The most glaring is poverty. The benefits of macroeconomic growth have not trickled down. Despite Jakarta’s economic vitality and the booming growth in other big cities, much of Indonesia remains poor. The World Bank says almost one in five live in poverty. That is almost 50 million Indonesians. Poverty is measured by those who have less than US$1.55 in purchasing power parity terms per day.

The good news is that the government appears to have bucked the downward trend. In 1976 the poverty head-count was at 40 percent, declining to about 11 percent in 1996. The economic crisis which began in late 1997 saw the poverty rate jump up to 23 per cent in 1999 but it began falling after that, and reached 16 percent in 2005. It has been hovering around that figure ever since, and there is a danger that it could rise. Some 42 per cent of Indonesian households earn between US$1 and US$2 a day, putting them at the mercy of economic shocks and in danger of falling into “technical” poverty.

Here are some other facts to consider:

A second problem is corruption. It hangs like an albatross around the government. Endemic corruption has long dragged on Indonesia’s economic development and taken a heavy toll on foreign investor confidence.

In Suharto’s Indonesia, corruption was centralised and predictable. Corruption was controlled by the first family and the top military leadership, in partnership with ethnic Chinese conglomerates.

Although businesses complained about it, investors could accurately predict the costs associated with corruption and bureaucratic red tape and factor it into the cost of doing business. Many of them involved Suharto’s children in their private businesses in an effort to reduce the uncertainties that might be created through harassment by lower level bureaucrats. The pattern was repeated in the provinces.

Corruption in post-Suharto Indonesia is quite different. Indonesia launched an ambitious regional decentralisation program in 2001. Instead of being centralised, power and authority are now more diffuse. Centralised corruption – one-stop shopping – is also gone, replaced by a more fragmented bribe collection system.

Today, many players, from central ministry and other government officials, through legislative members at the national and local levels, to local officials, soldiers, and police officers, are demanding bribes. Their failure to coordinate their bribe-taking behaviour will likely result in a higher total level of bribes. The number of bribe-takers has increased to such an extent that it is now more detrimental to economic efficiency than in the Suharto era. Corruption means businesses cannot take the sanctity of contracts for granted.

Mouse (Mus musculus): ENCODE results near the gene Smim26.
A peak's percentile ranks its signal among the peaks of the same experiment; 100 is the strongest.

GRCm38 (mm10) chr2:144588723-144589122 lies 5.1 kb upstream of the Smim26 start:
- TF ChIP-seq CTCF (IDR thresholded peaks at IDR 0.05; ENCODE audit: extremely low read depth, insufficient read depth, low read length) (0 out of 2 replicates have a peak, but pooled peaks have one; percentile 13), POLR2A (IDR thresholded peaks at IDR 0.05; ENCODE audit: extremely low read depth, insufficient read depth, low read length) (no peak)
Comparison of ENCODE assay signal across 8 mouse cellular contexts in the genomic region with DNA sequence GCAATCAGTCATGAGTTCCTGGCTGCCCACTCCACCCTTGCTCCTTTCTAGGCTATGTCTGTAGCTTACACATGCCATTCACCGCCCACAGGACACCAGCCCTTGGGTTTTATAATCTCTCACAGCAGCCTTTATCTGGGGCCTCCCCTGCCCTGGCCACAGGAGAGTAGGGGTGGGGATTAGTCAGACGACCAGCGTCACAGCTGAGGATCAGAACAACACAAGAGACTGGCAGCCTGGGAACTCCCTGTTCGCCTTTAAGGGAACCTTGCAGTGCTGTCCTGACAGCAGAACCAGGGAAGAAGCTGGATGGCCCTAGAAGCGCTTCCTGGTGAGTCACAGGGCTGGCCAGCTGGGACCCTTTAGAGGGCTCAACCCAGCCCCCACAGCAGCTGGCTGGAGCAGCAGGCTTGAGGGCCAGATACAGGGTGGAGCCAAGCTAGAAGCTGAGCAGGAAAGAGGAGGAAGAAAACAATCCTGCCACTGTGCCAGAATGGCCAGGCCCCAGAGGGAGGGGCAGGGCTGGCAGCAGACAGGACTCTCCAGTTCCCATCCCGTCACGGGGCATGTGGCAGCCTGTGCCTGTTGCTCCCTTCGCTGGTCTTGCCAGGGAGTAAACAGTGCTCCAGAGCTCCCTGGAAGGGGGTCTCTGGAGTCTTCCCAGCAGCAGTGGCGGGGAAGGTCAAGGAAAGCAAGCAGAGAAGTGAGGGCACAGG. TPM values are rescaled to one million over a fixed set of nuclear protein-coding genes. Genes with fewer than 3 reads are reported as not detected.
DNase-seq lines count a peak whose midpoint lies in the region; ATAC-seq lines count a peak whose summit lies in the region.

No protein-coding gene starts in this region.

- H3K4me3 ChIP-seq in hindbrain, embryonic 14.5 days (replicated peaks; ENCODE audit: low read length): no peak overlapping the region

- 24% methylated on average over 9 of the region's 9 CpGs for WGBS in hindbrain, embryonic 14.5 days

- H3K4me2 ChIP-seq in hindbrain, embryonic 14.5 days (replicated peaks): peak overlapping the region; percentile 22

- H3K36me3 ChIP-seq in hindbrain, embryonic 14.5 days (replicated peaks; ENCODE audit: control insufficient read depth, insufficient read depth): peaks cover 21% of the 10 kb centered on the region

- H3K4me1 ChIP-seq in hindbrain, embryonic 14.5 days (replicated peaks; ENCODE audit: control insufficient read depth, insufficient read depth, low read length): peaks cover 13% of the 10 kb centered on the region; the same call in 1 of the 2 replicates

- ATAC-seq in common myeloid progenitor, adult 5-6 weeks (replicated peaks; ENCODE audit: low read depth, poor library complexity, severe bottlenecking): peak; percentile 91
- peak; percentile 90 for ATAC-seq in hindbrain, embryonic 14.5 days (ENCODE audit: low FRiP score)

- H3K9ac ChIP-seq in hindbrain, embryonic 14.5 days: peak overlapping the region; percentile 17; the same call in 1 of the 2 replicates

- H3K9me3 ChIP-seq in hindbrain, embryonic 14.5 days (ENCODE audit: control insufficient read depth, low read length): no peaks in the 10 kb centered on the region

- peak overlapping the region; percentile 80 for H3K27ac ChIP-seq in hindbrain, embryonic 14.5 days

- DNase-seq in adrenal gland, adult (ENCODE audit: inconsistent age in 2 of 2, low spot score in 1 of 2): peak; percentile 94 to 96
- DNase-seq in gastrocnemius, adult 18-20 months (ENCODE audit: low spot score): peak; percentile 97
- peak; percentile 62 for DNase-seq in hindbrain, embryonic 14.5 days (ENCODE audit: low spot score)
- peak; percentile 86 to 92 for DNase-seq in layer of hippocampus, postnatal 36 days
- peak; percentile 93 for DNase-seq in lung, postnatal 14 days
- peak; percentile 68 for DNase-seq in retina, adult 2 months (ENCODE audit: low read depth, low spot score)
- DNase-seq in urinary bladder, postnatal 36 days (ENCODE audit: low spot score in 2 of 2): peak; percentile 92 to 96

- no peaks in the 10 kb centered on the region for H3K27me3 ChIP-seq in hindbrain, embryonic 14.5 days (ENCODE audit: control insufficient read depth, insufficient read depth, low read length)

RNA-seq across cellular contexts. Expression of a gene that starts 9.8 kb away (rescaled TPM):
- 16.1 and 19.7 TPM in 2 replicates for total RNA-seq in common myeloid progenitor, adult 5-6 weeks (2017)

Indonesia’s anti-corruption watchdog has been making headlines with a spate of high-profile investigations. But the fact remains that it is still ranked as one of the world’s most corrupt nations. Indonesia ranked 143 out of 179 countries surveyed in Transparency International’s 2007 Corruption Perception Index, while the Hong Kong-based Political and Economic Risk Consultancy ranked Indonesia third, trailing only the Philippines and Thailand in a survey of Asia’s most corrupt economies.

Two other problems stand in the way. Archaic labor laws are reducing Indonesia’s attraction as a center for labor-intensive manufacturing. Indonesia is known as the country which applies the biggest severence pay. Indeed, the severence pay in Thailand, Vietnam, the Philippines and even the US is much lower. The other is fixing our land laws.
All these reinforce perceptions that Indonesia is still stuck in a rut. But we need to give the country its due worth by taking a long-term view.

The long view In his new book Common Wealth, Jeffrey Sachs writes about a historic shift in the center of gravity in the world economy. Since 1800, the North Atlantic economies have been the world’s dominant economies and political powers. The cataclysms of World War I, the Great Depression, and World War II did not shake the dominance of the North Atlantic economies, although they did shift the balance of geopolitical influence away from Europe, especially the British Empire, to the United States. Now, after many centuries, the unquestioned economic and geopolitical dominance of the North Atlantic seem to be weakening.